Compared to other Lisps, GameLisp's numbers are relatively simple. A number may only be an
(a 32-bit signed integer) or a
flo (a 32-bit IEEE float). Rational fractions, arbitrary-precision
integers and complex numbers are not supported.
The API for manipulating numbers is mostly unsurprising - the full list of functions is available here. Some minor points:
Bit manipulation is supported for integers.
We provide a simple random number generator.
There is a distinction between
-1for any number) and
flo‑sign(which returns the sign of a float as
(prn (sign -0.0)) ; prints 0 (prn (flo-sign -0.0)) ; prints -1.0
Floats are "contagious". When a function such as
+ receives both an integer and a
float among its arguments, the integer is promoted to a float before performing the operation, so
the return value is always a float.
(prn (+ 1 2 3 4)) ; prints 10 (prn (+ 1 2 3.0 4)) ; prints 10.0 (prn (/ 7 2)) ; prints 3 (prn (/ 7 2.0)) ; prints 3.5 (prn (% 5 1.5)) ; prints 0.5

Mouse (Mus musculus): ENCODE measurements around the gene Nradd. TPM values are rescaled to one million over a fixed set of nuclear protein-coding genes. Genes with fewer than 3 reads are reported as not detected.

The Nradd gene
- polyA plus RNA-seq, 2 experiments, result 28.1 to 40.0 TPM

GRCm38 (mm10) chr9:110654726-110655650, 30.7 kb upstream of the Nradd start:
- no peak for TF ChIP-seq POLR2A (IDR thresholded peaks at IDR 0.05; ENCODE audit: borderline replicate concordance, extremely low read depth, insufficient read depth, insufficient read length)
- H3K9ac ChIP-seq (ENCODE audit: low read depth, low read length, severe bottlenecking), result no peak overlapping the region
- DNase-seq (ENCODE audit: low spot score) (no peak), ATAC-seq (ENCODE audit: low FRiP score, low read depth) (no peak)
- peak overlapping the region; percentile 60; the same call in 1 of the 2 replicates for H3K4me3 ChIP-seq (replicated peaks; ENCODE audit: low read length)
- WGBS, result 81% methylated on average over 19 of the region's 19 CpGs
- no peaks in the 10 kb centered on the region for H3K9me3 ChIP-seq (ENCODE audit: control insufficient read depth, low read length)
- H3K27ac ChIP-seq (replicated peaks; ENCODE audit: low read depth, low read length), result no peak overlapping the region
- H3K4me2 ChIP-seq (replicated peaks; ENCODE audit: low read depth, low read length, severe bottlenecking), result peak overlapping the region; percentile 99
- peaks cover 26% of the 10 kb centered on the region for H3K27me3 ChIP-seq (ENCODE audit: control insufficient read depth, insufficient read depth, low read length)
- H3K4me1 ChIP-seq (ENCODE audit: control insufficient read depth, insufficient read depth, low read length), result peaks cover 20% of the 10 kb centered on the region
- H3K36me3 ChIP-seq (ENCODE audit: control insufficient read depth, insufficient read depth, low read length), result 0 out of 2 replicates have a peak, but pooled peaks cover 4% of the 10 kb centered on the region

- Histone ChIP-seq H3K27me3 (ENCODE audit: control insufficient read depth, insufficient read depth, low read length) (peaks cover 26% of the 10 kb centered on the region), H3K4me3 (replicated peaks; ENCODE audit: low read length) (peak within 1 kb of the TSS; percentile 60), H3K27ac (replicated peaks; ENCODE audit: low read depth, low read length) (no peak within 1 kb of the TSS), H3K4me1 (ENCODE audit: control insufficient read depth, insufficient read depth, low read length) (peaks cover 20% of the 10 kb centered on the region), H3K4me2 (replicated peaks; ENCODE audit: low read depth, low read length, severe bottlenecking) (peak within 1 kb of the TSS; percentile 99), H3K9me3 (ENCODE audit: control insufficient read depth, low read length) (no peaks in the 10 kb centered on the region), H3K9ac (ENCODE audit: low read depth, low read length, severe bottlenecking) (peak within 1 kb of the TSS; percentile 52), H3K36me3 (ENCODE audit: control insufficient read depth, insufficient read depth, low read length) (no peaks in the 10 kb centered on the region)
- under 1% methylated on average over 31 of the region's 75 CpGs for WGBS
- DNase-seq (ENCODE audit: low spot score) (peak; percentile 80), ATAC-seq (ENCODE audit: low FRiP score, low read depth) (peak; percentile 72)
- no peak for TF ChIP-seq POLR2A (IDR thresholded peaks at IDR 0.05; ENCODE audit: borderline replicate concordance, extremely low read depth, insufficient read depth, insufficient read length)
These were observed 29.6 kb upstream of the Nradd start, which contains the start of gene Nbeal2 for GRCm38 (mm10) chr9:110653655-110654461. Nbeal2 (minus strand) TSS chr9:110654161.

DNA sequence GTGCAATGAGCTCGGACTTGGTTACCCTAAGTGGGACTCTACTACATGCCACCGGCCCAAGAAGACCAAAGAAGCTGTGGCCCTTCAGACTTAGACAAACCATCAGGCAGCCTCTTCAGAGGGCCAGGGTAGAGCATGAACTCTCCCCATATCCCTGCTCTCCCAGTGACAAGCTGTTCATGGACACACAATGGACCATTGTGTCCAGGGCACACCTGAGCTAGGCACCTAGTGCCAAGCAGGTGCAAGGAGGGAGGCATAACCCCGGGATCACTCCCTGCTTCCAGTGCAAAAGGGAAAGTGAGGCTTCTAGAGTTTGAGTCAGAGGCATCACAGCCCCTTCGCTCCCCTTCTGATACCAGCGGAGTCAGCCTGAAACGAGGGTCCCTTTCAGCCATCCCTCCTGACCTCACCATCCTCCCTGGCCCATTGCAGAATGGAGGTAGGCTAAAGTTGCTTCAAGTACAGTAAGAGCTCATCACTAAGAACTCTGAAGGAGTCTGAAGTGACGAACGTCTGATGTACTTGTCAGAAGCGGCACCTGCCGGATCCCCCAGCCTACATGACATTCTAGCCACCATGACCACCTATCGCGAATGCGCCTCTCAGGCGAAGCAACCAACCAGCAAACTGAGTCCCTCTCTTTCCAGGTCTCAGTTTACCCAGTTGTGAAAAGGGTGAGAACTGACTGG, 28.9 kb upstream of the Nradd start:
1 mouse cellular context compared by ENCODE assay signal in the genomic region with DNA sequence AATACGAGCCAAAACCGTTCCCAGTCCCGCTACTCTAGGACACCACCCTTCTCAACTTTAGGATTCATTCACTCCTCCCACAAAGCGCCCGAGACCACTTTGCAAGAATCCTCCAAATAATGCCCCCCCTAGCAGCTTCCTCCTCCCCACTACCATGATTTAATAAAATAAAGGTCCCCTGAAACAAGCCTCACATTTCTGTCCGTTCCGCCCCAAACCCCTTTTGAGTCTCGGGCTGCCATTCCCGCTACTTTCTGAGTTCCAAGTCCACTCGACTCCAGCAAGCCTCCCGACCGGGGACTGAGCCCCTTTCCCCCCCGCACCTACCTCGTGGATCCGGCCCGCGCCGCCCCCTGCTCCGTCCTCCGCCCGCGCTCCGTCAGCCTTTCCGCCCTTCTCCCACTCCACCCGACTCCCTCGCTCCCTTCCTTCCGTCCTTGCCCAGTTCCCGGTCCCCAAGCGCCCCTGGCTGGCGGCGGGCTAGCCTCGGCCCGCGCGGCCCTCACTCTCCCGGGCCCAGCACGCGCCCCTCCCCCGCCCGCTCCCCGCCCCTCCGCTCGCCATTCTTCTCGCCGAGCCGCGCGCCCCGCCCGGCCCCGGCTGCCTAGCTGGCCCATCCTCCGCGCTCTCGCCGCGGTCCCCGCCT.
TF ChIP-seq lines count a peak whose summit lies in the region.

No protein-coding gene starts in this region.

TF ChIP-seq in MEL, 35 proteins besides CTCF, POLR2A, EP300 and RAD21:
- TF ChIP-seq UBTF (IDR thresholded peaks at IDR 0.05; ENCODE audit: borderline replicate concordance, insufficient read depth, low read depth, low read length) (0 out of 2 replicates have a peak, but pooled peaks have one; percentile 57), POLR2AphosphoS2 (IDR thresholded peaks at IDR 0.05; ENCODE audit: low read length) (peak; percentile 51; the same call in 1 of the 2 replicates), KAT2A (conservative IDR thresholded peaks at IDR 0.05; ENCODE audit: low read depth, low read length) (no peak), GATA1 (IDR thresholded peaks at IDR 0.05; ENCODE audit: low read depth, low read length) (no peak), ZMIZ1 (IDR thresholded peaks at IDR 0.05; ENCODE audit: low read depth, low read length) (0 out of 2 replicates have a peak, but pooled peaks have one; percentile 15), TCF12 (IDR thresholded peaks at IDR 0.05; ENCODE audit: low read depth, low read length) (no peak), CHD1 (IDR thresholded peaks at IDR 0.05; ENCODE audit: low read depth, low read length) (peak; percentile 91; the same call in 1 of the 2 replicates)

clamp are the exception to the rule, because they return one of
their arguments unchanged.
(prn (max 1 2 3.0 4)) ; prints 4 (prn (clamp 1.0 3 5.0)) ; prints 3
Integer arithmetic is always unchecked (wrapping), even when your crate is compiled in debug mode.
(prn (+ 1 2147483647)) ; prints -2147483648
This helps to keep the language simple. If GameLisp were to take Rust's approach to integer overflow, it would need to provide distinct APIs for normal, wrapping and checked arithmetic. In Rust, this adds a large complexity burden when working with integers.
Out of those three options, wrapping arithmetic was chosen over checked arithmetic in order to make fatal errors less likely. In game development, overflowing an entity's coordinates and getting a nonsensical value will usually be a minor bug, but overflowing an entity's coordinates and crashing the game's executable would be catastrophic.